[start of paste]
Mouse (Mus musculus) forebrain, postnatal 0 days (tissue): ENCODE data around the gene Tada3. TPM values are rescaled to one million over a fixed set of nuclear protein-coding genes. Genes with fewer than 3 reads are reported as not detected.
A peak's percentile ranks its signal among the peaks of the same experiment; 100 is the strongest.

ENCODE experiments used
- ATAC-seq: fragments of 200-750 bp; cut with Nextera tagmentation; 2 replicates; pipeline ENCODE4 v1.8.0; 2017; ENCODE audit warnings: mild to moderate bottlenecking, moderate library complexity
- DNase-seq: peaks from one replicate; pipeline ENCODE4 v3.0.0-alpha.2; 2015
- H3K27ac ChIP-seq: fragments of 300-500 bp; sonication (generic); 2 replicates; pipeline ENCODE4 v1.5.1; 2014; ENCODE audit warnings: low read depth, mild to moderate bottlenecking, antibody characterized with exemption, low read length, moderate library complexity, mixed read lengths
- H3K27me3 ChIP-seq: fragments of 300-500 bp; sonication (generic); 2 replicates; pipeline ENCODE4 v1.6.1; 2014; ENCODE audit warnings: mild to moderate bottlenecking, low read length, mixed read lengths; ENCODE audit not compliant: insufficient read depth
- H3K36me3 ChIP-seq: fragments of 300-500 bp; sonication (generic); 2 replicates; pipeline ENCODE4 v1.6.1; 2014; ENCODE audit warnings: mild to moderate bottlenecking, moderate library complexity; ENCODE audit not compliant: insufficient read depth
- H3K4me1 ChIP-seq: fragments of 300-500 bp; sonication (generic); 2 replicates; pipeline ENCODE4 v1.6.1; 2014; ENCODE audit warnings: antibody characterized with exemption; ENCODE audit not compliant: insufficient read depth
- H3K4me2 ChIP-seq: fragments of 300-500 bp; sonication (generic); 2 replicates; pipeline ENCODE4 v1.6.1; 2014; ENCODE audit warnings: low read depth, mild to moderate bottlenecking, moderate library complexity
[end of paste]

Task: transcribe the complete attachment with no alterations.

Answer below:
Mouse (Mus musculus) forebrain, postnatal 0 days (tissue): ENCODE data around the gene Tada3. TPM values are rescaled to one million over a fixed set of nuclear protein-coding genes. Genes with fewer than 3 reads are reported as not detected.
A peak's percentile ranks its signal among the peaks of the same experiment; 100 is the strongest.

ENCODE experiments used
- ATAC-seq: fragments of 200-750 bp; cut with Nextera tagmentation; 2 replicates; pipeline ENCODE4 v1.8.0; 2017; ENCODE audit warnings: mild to moderate bottlenecking, moderate library complexity
- DNase-seq: peaks from one replicate; pipeline ENCODE4 v3.0.0-alpha.2; 2015
- H3K27ac ChIP-seq: fragments of 300-500 bp; sonication (generic); 2 replicates; pipeline ENCODE4 v1.5.1; 2014; ENCODE audit warnings: low read depth, mild to moderate bottlenecking, antibody characterized with exemption, low read length, moderate library complexity, mixed read lengths
- H3K27me3 ChIP-seq: fragments of 300-500 bp; sonication (generic); 2 replicates; pipeline ENCODE4 v1.6.1; 2014; ENCODE audit warnings: mild to moderate bottlenecking, low read length, mixed read lengths; ENCODE audit not compliant: insufficient read depth
- H3K36me3 ChIP-seq: fragments of 300-500 bp; sonication (generic); 2 replicates; pipeline ENCODE4 v1.6.1; 2014; ENCODE audit warnings: mild to moderate bottlenecking, moderate library complexity; ENCODE audit not compliant: insufficient read depth
- H3K4me1 ChIP-seq: fragments of 300-500 bp; sonication (generic); 2 replicates; pipeline ENCODE4 v1.6.1; 2014; ENCODE audit warnings: antibody characterized with exemption; ENCODE audit not compliant: insufficient read depth
- H3K4me2 ChIP-seq: fragments of 300-500 bp; sonication (generic); 2 replicates; pipeline ENCODE4 v1.6.1; 2014; ENCODE audit warnings: low read depth, mild to moderate bottlenecking, moderate library complexity